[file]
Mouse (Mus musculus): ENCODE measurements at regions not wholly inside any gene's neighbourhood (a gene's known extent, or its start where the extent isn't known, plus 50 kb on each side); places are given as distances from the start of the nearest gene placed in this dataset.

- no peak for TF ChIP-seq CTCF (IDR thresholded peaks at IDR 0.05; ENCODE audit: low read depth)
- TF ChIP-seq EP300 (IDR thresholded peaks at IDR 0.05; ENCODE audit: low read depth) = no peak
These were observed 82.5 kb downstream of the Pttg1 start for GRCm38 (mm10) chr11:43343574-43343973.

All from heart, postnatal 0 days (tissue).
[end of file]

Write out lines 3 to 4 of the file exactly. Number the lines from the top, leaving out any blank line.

- TF ChIP-seq EP300 (IDR thresholded peaks at IDR 0.05; ENCODE audit: low read depth) = no peak
These were observed 82.5 kb downstream of the Pttg1 start for GRCm38 (mm10) chr11:43343574-43343973.